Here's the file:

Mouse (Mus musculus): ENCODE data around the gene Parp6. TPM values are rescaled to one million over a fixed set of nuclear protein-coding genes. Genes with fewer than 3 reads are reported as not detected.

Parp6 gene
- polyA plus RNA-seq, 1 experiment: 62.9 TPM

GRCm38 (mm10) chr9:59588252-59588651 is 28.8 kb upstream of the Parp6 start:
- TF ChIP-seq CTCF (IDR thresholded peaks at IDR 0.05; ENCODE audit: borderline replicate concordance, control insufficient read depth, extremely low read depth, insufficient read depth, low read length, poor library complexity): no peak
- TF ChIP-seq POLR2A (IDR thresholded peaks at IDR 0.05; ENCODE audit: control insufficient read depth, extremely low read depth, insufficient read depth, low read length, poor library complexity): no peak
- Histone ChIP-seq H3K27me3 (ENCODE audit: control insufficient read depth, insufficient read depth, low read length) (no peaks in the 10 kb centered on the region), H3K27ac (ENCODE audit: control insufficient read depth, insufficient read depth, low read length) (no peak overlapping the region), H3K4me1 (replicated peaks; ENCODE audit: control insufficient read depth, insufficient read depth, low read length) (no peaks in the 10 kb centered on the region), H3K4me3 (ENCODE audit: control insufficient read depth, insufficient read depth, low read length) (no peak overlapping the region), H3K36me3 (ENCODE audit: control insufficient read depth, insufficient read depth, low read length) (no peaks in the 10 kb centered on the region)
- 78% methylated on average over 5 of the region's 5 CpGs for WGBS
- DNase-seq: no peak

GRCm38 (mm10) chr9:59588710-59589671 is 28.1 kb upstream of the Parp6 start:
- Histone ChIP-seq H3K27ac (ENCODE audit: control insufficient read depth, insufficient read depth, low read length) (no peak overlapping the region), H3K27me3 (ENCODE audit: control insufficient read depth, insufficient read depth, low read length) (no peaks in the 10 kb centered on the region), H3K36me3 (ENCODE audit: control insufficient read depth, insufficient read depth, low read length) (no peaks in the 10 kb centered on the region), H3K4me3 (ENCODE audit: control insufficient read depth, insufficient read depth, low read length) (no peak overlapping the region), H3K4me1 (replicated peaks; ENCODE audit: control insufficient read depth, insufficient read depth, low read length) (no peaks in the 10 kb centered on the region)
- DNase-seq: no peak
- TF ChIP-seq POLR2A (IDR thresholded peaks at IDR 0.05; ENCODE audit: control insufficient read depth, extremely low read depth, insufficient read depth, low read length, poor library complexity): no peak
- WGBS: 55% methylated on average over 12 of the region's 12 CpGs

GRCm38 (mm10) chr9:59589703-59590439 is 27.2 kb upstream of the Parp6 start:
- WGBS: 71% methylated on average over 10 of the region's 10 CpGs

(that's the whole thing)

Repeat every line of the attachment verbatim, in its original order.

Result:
Mouse (Mus musculus): ENCODE data around the gene Parp6. TPM values are rescaled to one million over a fixed set of nuclear protein-coding genes. Genes with fewer than 3 reads are reported as not detected.

Parp6 gene
- polyA plus RNA-seq, 1 experiment: 62.9 TPM

GRCm38 (mm10) chr9:59588252-59588651 is 28.8 kb upstream of the Parp6 start:
- TF ChIP-seq CTCF (IDR thresholded peaks at IDR 0.05; ENCODE audit: borderline replicate concordance, control insufficient read depth, extremely low read depth, insufficient read depth, low read length, poor library complexity): no peak
- TF ChIP-seq POLR2A (IDR thresholded peaks at IDR 0.05; ENCODE audit: control insufficient read depth, extremely low read depth, insufficient read depth, low read length, poor library complexity): no peak
- Histone ChIP-seq H3K27me3 (ENCODE audit: control insufficient read depth, insufficient read depth, low read length) (no peaks in the 10 kb centered on the region), H3K27ac (ENCODE audit: control insufficient read depth, insufficient read depth, low read length) (no peak overlapping the region), H3K4me1 (replicated peaks; ENCODE audit: control insufficient read depth, insufficient read depth, low read length) (no peaks in the 10 kb centered on the region), H3K4me3 (ENCODE audit: control insufficient read depth, insufficient read depth, low read length) (no peak overlapping the region), H3K36me3 (ENCODE audit: control insufficient read depth, insufficient read depth, low read length) (no peaks in the 10 kb centered on the region)
- 78% methylated on average over 5 of the region's 5 CpGs for WGBS
- DNase-seq: no peak

GRCm38 (mm10) chr9:59588710-59589671 is 28.1 kb upstream of the Parp6 start:
- Histone ChIP-seq H3K27ac (ENCODE audit: control insufficient read depth, insufficient read depth, low read length) (no peak overlapping the region), H3K27me3 (ENCODE audit: control insufficient read depth, insufficient read depth, low read length) (no peaks in the 10 kb centered on the region), H3K36me3 (ENCODE audit: control insufficient read depth, insufficient read depth, low read length) (no peaks in the 10 kb centered on the region), H3K4me3 (ENCODE audit: control insufficient read depth, insufficient read depth, low read length) (no peak overlapping the region), H3K4me1 (replicated peaks; ENCODE audit: control insufficient read depth, insufficient read depth, low read length) (no peaks in the 10 kb centered on the region)
- DNase-seq: no peak
- TF ChIP-seq POLR2A (IDR thresholded peaks at IDR 0.05; ENCODE audit: control insufficient read depth, extremely low read depth, insufficient read depth, low read length, poor library complexity): no peak
- WGBS: 55% methylated on average over 12 of the region's 12 CpGs

GRCm38 (mm10) chr9:59589703-59590439 is 27.2 kb upstream of the Parp6 start:
- WGBS: 71% methylated on average over 10 of the region's 10 CpGs